On Tuesday, September 29th, I watched on Alpha Enimerosi programme (Alpha Cyprus TV channel) the highly enlightening discussion of journalist Katia Savva with the Administrative Officer of the Civil Registry and Migration Department (CRMD), Skevi Voskaridou.
We have been working with Skevi for a number of years on issues concerning not only the Civil Union Law, but, above all, the problems faced by trans people in the processing and recording of their data by the CRMD. I very much appreciate her contribution in this area, even though on a number of occasions we had to analyse problems in depth in order for the Department to see the important role it plays in interpreting laws in a friendly manner and in a spirit of dealing with the real problems of the individuals concerned.
According to the data reported by Skevi, since the Civil Union Law was implemented in 2015, we have had 1673 Civil Unions in Cyprus. Of these, only a small percentage, not more than 10%, took place among same-sex couples.
During the interview not all the data from all cities were thoroughly covered, perhaps a sign of how the records are kept by the respective District Administrations.
What is now obvious to me is that the fears, and often the extreme positions, heard in the House of Parliament during the debate of the Civil Union Bill have not been confirmed at all. The extremity of such positions was something I had to repeat several times during the discussions with several Members, journalists, but also quite a few people in the general public. It is also clear that fears and populism must be weighed and contrasted with the real problems we face and not the speculations and fears.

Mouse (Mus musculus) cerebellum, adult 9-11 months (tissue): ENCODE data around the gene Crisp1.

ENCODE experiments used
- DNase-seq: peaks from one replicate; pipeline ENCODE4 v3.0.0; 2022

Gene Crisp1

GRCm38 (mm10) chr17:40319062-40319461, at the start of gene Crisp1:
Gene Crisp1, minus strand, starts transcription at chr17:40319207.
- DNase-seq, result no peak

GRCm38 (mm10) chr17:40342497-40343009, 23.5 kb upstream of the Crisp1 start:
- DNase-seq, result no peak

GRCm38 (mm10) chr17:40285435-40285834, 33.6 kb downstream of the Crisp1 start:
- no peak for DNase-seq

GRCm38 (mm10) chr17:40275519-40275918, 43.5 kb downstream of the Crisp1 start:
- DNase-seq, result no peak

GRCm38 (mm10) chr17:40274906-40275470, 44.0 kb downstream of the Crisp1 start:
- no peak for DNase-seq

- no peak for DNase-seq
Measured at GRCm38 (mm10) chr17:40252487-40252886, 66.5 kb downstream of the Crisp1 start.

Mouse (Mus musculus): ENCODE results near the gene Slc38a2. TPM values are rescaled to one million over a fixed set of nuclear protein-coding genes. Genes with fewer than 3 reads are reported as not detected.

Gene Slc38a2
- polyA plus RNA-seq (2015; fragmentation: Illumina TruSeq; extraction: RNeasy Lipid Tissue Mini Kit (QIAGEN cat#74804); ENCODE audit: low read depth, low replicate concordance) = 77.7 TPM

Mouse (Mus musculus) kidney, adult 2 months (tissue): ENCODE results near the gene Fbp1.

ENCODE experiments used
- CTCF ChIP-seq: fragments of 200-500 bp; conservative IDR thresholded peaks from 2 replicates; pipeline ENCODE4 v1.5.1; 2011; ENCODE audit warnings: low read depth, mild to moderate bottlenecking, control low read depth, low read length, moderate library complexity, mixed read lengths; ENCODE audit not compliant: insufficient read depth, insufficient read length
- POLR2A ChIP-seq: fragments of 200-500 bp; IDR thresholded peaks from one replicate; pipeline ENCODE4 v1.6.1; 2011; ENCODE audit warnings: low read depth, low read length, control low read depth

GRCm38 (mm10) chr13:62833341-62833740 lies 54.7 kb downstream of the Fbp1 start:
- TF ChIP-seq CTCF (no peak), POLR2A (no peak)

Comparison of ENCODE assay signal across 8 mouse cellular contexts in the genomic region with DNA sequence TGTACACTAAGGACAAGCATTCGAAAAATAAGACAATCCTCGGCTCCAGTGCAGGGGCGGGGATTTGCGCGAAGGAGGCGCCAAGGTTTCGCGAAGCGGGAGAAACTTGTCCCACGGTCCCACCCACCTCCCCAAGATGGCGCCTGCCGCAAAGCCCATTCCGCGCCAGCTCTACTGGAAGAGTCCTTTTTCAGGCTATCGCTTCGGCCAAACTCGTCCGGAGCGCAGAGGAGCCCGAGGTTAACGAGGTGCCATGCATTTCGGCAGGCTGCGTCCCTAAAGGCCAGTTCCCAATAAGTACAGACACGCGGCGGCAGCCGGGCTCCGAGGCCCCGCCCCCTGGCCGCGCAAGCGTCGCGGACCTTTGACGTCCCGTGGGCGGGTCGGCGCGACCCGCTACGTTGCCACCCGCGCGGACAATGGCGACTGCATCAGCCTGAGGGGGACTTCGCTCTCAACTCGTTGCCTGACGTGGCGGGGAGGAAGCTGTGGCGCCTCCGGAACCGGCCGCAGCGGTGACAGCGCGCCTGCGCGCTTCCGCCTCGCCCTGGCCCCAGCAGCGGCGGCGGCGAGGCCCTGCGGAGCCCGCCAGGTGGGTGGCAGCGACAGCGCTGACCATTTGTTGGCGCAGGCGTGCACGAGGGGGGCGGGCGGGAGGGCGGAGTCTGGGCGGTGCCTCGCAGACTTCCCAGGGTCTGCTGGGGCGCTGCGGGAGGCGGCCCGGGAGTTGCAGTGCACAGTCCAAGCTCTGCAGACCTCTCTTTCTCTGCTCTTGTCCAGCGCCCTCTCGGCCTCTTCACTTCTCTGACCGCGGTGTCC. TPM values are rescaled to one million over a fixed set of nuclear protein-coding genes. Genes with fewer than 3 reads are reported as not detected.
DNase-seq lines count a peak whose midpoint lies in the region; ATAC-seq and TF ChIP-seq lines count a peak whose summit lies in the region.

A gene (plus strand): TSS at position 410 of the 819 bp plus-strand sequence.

At the same time, the problem that arises in smaller cities is that same-sex couples, who want to maintain secrecy about their sexual orientation, avoid signing a Civil Union. This is mainly due to the worry that their names will be made known to District Administration's staff and from there they could be made known by friends or people in their family environment who are unaware of their situation due to society pressure.
I will disagree with my friend Skevi regarding problems mentioned in the discussion. They exist, even more than mentioned, and the process of resolving them is often long-lasting. Couples who have been married abroad do not get their marriage to be be recognized in Cyprus. The option, which I hear for the first time, to give permission to a married couple to proceed to a Civil Union again in Cyprus with special permission, is not a solution. If a married couple abroad has 10 years of marriage, asking them to proceed to a Civil Union today in Cyprus, effective as of today, will create many legal problems, especially if the couple later decides to divorce.
I have asked the CRMD to provide me with the completed data so that we can now speak with facts when we refer to the Civil Union. I will also inform the Department of Public Administration and Personnel of the need for further training of staff in matters of Civil Union.